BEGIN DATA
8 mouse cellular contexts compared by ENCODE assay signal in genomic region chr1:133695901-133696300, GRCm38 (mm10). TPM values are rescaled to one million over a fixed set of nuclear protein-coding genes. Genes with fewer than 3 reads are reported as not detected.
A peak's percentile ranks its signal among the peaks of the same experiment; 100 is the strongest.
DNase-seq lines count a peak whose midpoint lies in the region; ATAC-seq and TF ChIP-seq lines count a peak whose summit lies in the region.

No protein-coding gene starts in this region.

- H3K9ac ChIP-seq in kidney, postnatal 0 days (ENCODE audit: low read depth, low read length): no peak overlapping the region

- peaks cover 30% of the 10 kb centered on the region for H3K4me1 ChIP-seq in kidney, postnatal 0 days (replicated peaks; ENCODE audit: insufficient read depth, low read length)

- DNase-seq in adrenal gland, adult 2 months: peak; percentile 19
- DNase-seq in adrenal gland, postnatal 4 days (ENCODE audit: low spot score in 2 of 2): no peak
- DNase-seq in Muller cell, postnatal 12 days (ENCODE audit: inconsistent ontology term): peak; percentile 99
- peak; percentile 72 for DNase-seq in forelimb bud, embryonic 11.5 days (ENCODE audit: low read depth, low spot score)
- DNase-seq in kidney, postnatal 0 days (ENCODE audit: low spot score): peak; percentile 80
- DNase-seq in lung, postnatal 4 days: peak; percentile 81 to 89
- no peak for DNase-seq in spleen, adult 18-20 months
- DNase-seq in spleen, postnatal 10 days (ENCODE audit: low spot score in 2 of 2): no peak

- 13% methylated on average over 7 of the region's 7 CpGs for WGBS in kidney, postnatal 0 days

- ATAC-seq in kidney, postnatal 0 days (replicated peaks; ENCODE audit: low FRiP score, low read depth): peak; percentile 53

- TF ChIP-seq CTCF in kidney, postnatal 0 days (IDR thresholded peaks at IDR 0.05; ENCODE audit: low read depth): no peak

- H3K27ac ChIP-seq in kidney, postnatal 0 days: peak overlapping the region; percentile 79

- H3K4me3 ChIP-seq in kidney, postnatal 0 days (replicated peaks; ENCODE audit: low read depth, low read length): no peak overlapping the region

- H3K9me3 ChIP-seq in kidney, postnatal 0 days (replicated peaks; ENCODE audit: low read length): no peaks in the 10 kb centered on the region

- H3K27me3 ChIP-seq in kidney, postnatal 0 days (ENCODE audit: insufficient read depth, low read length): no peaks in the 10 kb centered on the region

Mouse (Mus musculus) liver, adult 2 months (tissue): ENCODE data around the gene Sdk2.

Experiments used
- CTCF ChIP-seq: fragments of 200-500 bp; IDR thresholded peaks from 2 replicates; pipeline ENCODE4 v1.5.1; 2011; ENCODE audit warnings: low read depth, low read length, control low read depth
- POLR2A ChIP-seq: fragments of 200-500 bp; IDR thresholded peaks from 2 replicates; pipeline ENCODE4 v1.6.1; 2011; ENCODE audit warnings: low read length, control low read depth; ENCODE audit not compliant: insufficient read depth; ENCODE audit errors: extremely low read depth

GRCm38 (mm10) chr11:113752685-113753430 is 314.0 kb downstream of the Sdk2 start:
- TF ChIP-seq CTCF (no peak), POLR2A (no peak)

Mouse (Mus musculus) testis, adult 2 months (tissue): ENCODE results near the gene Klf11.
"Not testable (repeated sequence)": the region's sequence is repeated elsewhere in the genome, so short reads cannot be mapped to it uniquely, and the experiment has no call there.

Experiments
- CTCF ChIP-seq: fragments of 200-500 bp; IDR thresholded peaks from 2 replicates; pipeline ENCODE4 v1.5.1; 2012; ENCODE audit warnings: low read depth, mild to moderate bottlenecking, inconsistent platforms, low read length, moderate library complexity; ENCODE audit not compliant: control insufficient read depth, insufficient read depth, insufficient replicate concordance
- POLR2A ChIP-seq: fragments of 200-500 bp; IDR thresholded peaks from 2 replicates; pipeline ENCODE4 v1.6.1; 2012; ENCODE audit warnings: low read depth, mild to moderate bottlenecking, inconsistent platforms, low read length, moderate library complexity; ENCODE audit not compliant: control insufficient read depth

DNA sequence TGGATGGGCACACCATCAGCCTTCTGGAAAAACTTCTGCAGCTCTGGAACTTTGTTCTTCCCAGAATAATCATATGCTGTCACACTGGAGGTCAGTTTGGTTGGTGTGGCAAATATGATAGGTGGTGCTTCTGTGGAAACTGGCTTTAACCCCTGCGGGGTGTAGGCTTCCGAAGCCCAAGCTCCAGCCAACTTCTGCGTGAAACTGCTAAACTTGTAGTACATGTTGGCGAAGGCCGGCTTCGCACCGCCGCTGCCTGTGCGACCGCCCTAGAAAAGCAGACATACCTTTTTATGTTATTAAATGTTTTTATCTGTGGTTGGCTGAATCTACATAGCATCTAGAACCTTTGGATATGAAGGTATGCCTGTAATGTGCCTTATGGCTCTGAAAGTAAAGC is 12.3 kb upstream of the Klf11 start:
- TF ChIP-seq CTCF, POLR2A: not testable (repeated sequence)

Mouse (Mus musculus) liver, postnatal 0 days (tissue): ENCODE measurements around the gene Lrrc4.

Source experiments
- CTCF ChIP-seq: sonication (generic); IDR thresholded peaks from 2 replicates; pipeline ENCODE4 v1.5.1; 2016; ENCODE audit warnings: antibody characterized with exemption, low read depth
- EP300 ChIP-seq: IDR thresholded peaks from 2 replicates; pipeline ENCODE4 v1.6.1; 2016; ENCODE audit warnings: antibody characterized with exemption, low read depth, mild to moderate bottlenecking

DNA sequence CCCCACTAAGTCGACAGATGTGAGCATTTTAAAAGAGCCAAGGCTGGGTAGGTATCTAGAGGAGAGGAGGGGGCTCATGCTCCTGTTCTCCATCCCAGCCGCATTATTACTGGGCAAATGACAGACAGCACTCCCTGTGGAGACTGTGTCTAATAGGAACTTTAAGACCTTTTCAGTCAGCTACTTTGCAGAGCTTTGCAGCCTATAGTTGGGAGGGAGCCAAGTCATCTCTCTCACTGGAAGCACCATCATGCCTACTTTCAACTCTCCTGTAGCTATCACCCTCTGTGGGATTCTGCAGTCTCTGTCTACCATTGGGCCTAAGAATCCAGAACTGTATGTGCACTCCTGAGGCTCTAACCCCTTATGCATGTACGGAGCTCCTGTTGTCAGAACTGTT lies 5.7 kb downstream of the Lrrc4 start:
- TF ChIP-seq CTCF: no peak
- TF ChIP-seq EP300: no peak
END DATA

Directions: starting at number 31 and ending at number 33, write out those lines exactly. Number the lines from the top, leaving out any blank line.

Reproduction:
- CTCF ChIP-seq: fragments of 200-500 bp; IDR thresholded peaks from 2 replicates; pipeline ENCODE4 v1.5.1; 2012; ENCODE audit warnings: low read depth, mild to moderate bottlenecking, inconsistent platforms, low read length, moderate library complexity; ENCODE audit not compliant: control insufficient read depth, insufficient read depth, insufficient replicate concordance
- POLR2A ChIP-seq: fragments of 200-500 bp; IDR thresholded peaks from 2 replicates; pipeline ENCODE4 v1.6.1; 2012; ENCODE audit warnings: low read depth, mild to moderate bottlenecking, inconsistent platforms, low read length, moderate library complexity; ENCODE audit not compliant: control insufficient read depth

DNA sequence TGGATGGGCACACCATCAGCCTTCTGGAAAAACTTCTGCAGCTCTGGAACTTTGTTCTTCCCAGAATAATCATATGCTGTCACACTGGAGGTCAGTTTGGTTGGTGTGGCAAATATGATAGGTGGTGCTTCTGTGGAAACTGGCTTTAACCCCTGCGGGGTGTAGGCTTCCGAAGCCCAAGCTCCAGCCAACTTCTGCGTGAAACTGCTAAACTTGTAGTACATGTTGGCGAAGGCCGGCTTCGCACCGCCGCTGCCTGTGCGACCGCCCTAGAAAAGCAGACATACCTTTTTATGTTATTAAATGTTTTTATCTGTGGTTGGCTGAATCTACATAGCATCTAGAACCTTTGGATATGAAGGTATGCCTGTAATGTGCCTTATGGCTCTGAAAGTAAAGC is 12.3 kb upstream of the Klf11 start: